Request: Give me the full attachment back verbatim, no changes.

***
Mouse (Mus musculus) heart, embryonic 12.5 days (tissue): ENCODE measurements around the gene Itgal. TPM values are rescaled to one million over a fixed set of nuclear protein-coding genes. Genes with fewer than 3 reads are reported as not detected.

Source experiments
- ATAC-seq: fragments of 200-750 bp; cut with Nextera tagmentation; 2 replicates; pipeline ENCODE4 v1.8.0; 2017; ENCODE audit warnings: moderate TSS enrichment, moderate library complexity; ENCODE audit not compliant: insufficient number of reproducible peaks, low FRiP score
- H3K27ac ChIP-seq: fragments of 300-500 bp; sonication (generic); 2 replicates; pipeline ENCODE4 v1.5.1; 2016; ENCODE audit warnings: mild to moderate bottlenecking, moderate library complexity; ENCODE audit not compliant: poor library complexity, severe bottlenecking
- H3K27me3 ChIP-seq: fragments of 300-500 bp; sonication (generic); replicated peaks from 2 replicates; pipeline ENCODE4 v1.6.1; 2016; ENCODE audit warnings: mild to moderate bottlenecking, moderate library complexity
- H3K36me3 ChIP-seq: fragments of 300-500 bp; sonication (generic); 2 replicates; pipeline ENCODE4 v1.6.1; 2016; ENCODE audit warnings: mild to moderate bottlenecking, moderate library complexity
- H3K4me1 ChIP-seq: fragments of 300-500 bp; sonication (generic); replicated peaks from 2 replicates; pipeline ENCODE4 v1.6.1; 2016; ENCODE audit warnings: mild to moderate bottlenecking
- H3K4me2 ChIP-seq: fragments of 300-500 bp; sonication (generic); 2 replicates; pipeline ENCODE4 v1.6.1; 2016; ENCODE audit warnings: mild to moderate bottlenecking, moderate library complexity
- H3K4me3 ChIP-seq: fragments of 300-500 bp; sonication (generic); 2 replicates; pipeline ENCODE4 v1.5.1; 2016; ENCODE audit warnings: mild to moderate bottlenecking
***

Mouse (Mus musculus) heart, embryonic 12.5 days (tissue): ENCODE measurements around the gene Itgal. TPM values are rescaled to one million over a fixed set of nuclear protein-coding genes. Genes with fewer than 3 reads are reported as not detected.

Source experiments
- ATAC-seq: fragments of 200-750 bp; cut with Nextera tagmentation; 2 replicates; pipeline ENCODE4 v1.8.0; 2017; ENCODE audit warnings: moderate TSS enrichment, moderate library complexity; ENCODE audit not compliant: insufficient number of reproducible peaks, low FRiP score
- H3K27ac ChIP-seq: fragments of 300-500 bp; sonication (generic); 2 replicates; pipeline ENCODE4 v1.5.1; 2016; ENCODE audit warnings: mild to moderate bottlenecking, moderate library complexity; ENCODE audit not compliant: poor library complexity, severe bottlenecking
- H3K27me3 ChIP-seq: fragments of 300-500 bp; sonication (generic); replicated peaks from 2 replicates; pipeline ENCODE4 v1.6.1; 2016; ENCODE audit warnings: mild to moderate bottlenecking, moderate library complexity
- H3K36me3 ChIP-seq: fragments of 300-500 bp; sonication (generic); 2 replicates; pipeline ENCODE4 v1.6.1; 2016; ENCODE audit warnings: mild to moderate bottlenecking, moderate library complexity
- H3K4me1 ChIP-seq: fragments of 300-500 bp; sonication (generic); replicated peaks from 2 replicates; pipeline ENCODE4 v1.6.1; 2016; ENCODE audit warnings: mild to moderate bottlenecking
- H3K4me2 ChIP-seq: fragments of 300-500 bp; sonication (generic); 2 replicates; pipeline ENCODE4 v1.6.1; 2016; ENCODE audit warnings: mild to moderate bottlenecking, moderate library complexity
- H3K4me3 ChIP-seq: fragments of 300-500 bp; sonication (generic); 2 replicates; pipeline ENCODE4 v1.5.1; 2016; ENCODE audit warnings: mild to moderate bottlenecking